On the last day of class, I invariably give my students a survey about how things went. I tell them I’ve graded them all year. This is their chance to grade me.

I tell them the surveys are not part of their grade and they can even turn them in anonymously if they choose – or not at all.

But most turn them in – many with their names clearly visible.

After a year like this one, you might expect the comments to be more variable than usual. You might expect them to go on about the difficulties, the problems, all the things they didn’t learn but hoped they would.

Instead, I got mostly gratitude.

And if you haven’t taught middle school, let me tell you, that can be rare for teenagers:

“He was the best ELA teacher I’ve ever had… [He} Never stopped helping me [on] every assignment I didn’t do. He would comment on it. He would always try to help me on it.’

And:

“I think you are a kind teacher and you should keep it up so more kids can like you like me :)… When I didn’t catch on to something and I asked what we’re doing, you didn’t get upset. Instead you announced politely what we had to do and I liked that about you because most teachers would yell at me for not paying attention.”

And:

“You actually want to teach the class!”

The biggest thing they singled out about my teaching was the way I interacted with them:

“My teacher helped me with something that helped me succeed this year, and that was patience. Mr. Singer was patient with me this year and worked through what I didn’t understand.”

And:

“He helped with turning in assignments late and explaining how it works. He also explains when and what everyone needs to do it on time.”

I even had students who were thankful for the difficulty of the work:

“I liked how we did essays to get us ready for next year. I also liked how we did essays along with the short stories.”

And far from low academic scores, I had students who earned better grades than ever before:

“This is my first class in ELA when I have gotten a C or higher [in] the past 9 years.”

All of those comments were from my regular language arts students. However, I also taught two sections of a creative writing class for the same age group.

They particularly liked my comments on their written work:

“[You] gave descriptive details on what I was doing right and wrong in my writing. It helped me understand and then improve my writing skills.”

And:

“[You did well] With helping people and not being mean about what we got wrong. That actually helps by telling us the mistakes that we did. I think that helps us get better.”

They also singled out my interactions:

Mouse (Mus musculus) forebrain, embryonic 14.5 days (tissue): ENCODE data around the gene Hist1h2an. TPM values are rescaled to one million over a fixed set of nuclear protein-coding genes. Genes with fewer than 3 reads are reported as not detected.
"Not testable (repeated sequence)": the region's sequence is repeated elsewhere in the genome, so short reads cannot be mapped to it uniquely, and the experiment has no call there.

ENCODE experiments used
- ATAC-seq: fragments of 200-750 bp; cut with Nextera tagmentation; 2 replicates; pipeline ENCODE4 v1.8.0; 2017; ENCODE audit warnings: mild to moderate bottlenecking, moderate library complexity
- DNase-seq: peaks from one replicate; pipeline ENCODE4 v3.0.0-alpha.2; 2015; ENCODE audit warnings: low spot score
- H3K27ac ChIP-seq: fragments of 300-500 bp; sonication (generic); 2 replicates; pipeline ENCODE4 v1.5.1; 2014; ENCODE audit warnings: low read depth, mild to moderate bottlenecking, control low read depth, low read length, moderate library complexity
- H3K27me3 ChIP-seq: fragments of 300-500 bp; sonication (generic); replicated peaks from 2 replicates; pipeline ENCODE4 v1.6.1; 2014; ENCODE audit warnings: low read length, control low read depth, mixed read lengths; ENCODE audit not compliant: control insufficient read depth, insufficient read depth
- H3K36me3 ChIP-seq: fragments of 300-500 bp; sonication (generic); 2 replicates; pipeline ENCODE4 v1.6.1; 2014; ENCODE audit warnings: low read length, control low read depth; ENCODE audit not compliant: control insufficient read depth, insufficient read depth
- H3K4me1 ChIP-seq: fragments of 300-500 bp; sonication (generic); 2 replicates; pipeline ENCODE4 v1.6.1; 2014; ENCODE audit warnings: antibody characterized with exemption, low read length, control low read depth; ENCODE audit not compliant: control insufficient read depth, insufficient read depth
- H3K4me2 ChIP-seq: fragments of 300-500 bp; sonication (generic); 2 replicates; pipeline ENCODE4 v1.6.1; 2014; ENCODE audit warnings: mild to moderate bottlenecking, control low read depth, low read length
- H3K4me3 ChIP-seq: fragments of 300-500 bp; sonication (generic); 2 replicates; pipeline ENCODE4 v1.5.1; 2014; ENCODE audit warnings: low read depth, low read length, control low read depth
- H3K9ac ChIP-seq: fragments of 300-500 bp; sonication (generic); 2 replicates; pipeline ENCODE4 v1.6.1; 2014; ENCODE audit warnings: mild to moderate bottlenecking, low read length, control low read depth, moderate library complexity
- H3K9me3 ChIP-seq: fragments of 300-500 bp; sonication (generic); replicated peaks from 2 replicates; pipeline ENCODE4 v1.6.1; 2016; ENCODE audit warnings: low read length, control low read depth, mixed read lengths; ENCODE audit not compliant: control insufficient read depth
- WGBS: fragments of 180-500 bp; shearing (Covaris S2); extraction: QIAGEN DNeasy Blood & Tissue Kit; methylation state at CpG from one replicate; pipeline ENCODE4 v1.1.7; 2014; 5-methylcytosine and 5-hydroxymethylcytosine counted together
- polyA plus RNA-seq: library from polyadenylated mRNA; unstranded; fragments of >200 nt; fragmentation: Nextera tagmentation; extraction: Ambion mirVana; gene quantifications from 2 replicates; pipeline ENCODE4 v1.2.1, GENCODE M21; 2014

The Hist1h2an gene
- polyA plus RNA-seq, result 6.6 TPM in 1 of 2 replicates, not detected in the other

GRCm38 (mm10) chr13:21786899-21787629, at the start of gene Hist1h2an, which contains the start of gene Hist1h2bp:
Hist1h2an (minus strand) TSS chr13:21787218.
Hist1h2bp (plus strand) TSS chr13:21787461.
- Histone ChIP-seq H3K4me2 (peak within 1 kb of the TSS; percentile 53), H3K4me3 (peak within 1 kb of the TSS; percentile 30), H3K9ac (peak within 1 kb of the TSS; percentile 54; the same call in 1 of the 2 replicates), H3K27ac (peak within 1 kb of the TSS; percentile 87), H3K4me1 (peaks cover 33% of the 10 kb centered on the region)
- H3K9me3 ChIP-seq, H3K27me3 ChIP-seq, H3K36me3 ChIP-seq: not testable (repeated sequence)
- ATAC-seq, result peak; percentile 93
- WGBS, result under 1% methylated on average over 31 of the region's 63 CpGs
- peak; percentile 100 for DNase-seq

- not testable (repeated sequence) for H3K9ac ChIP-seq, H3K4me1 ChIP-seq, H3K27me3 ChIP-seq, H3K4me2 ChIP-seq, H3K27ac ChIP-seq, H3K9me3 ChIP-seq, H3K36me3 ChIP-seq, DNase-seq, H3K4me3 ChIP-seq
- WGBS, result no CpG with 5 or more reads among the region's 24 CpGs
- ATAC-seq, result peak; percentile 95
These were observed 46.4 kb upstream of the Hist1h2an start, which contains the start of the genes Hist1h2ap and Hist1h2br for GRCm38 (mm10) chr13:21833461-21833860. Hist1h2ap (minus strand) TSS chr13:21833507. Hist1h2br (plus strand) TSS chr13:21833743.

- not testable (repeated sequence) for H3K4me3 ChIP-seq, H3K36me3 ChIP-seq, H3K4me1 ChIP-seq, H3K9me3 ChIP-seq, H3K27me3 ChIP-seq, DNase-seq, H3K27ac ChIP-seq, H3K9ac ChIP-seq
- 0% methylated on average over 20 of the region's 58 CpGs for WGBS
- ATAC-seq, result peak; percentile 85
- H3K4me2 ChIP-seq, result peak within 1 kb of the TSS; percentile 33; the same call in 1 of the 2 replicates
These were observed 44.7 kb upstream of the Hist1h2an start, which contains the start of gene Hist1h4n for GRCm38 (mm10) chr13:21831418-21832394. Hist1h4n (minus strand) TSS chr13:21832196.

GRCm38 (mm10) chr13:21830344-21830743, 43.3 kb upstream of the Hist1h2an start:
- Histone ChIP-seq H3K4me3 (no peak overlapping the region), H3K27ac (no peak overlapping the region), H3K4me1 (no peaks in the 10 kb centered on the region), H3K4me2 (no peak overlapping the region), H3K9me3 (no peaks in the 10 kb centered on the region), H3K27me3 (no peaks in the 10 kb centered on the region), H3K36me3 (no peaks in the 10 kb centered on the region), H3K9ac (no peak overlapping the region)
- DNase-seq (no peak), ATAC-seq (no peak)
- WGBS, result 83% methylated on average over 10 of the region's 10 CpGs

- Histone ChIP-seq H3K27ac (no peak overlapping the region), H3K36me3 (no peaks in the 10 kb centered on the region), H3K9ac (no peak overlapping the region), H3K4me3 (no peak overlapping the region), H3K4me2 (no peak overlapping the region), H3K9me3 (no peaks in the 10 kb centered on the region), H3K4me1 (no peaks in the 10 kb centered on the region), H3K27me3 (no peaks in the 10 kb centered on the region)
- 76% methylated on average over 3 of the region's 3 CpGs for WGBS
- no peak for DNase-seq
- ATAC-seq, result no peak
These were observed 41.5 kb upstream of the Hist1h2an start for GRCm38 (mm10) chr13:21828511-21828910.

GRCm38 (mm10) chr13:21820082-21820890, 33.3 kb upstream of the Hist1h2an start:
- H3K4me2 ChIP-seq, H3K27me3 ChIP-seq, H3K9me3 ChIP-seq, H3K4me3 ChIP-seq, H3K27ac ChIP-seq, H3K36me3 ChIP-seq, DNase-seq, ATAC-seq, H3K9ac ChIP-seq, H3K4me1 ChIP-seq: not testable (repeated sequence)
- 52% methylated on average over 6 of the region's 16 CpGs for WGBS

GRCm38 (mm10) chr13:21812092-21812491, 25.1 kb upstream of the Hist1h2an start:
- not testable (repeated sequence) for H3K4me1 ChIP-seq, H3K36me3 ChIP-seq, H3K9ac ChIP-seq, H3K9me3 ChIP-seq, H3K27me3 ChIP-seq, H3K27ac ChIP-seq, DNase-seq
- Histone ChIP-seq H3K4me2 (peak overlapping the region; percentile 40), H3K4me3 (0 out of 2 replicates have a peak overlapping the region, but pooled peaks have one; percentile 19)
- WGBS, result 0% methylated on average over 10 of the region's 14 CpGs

“You’re nice and don’t harshly judge us or yell. You’re always willing to help.”

And:

“Our teacher helped us understand that there are many ways to improve writing.”

Of course, more of them had ideas for ways I could improve:

“…I actually like your class. It’s just sometimes there could be hand injuries [from overwriting]. Also, you can sometimes [let us] make up our own [prompts].”

And this from an honors student:

“The writing prompts were good and challenging. I like how unique they were. Overall, the instruction was good, but after I finished writing my journal, I found myself sitting around with nothing to do for about 15 minutes. Maybe provide extra assignments to keep us busy.”

And that about wraps up another year.

I hope things will be different at the end of August when we return to class.

This 2020-21 has been a year like no other. But reading through these comments it’s clear it wasn’t a waste.

My students learned something.

They learned a lot of somethings.

Like every year, I gave them my all.

And like every year, it was worth it.

And to prove it, here’s one more student response from a child I had in 7th grade and in this year’s 8th grade. He also was in my creative writing class where responses had to be a minimum of 5 sentences:

Dear Mr. Singer,

I never liked reading class. I have had you for two years now and you have made me like it. You helped me to write even though I don’t like it. You push me to write when I didn’t give details to my stories. You made me read books and I enjoyed them. Every book you picked this year I liked. I even would tell my parents and my sister about them. And since she read them we could talk about them. I enjoyed watching the movies, too. I even did well with you with Zoom classes and that wasn’t easy at times. Thanks for being my favorite teacher in middle school. by the way, I wrote more than 5 sentences.”


Like this post?  You might want to consider becoming a Patreon subscriber. This helps me continue to keep the blog going and get on with this difficult and challenging work.

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I’ve also written a book, “Gadfly on the Wall: A Public School Teacher Speaks Out on Racism and Reform,” now available from Garn Press. Ten percent of the proceeds go to the Badass Teachers Association. Check it out!

Pittsburgh Media Runs Right Wing Propaganda About Public Schools As If It Were Real News

The Commonwealth Foundation is not a reliable news source